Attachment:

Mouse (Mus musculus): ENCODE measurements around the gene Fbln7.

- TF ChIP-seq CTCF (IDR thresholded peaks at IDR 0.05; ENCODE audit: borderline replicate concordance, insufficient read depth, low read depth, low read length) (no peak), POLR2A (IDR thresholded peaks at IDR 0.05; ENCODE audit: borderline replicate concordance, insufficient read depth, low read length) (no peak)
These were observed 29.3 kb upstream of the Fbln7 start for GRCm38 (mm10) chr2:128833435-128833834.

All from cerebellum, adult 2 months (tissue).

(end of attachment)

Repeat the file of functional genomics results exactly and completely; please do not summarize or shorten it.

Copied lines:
Mouse (Mus musculus): ENCODE measurements around the gene Fbln7.

- TF ChIP-seq CTCF (IDR thresholded peaks at IDR 0.05; ENCODE audit: borderline replicate concordance, insufficient read depth, low read depth, low read length) (no peak), POLR2A (IDR thresholded peaks at IDR 0.05; ENCODE audit: borderline replicate concordance, insufficient read depth, low read length) (no peak)
These were observed 29.3 kb upstream of the Fbln7 start for GRCm38 (mm10) chr2:128833435-128833834.

All from cerebellum, adult 2 months (tissue).